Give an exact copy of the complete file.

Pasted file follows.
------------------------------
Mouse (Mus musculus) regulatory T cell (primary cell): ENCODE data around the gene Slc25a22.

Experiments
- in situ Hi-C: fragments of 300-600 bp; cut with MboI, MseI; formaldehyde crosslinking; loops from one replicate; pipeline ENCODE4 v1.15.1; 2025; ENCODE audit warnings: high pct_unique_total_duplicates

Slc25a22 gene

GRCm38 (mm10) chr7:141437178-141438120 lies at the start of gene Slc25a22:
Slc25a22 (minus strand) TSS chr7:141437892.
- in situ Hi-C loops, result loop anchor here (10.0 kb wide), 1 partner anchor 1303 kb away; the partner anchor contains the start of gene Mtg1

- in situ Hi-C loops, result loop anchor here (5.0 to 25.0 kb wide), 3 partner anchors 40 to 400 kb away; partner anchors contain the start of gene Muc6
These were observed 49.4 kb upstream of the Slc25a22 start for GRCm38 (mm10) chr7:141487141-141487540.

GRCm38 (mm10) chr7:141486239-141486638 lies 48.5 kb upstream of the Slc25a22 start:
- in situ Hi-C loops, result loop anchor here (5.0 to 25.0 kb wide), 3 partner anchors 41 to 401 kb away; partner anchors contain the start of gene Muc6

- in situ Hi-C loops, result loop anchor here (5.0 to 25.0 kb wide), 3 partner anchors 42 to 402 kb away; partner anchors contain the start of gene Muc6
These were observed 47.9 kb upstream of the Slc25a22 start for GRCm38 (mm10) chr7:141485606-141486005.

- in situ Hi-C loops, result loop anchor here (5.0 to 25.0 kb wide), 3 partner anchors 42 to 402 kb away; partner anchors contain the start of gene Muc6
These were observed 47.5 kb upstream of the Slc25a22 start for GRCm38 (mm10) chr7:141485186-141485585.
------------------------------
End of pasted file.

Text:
Mouse (Mus musculus) regulatory T cell (primary cell): ENCODE data around the gene Slc25a22.

Experiments
- in situ Hi-C: fragments of 300-600 bp; cut with MboI, MseI; formaldehyde crosslinking; loops from one replicate; pipeline ENCODE4 v1.15.1; 2025; ENCODE audit warnings: high pct_unique_total_duplicates

Slc25a22 gene

GRCm38 (mm10) chr7:141437178-141438120 lies at the start of gene Slc25a22:
Slc25a22 (minus strand) TSS chr7:141437892.
- in situ Hi-C loops, result loop anchor here (10.0 kb wide), 1 partner anchor 1303 kb away; the partner anchor contains the start of gene Mtg1

- in situ Hi-C loops, result loop anchor here (5.0 to 25.0 kb wide), 3 partner anchors 40 to 400 kb away; partner anchors contain the start of gene Muc6
These were observed 49.4 kb upstream of the Slc25a22 start for GRCm38 (mm10) chr7:141487141-141487540.

GRCm38 (mm10) chr7:141486239-141486638 lies 48.5 kb upstream of the Slc25a22 start:
- in situ Hi-C loops, result loop anchor here (5.0 to 25.0 kb wide), 3 partner anchors 41 to 401 kb away; partner anchors contain the start of gene Muc6

- in situ Hi-C loops, result loop anchor here (5.0 to 25.0 kb wide), 3 partner anchors 42 to 402 kb away; partner anchors contain the start of gene Muc6
These were observed 47.9 kb upstream of the Slc25a22 start for GRCm38 (mm10) chr7:141485606-141486005.

- in situ Hi-C loops, result loop anchor here (5.0 to 25.0 kb wide), 3 partner anchors 42 to 402 kb away; partner anchors contain the start of gene Muc6
These were observed 47.5 kb upstream of the Slc25a22 start for GRCm38 (mm10) chr7:141485186-141485585.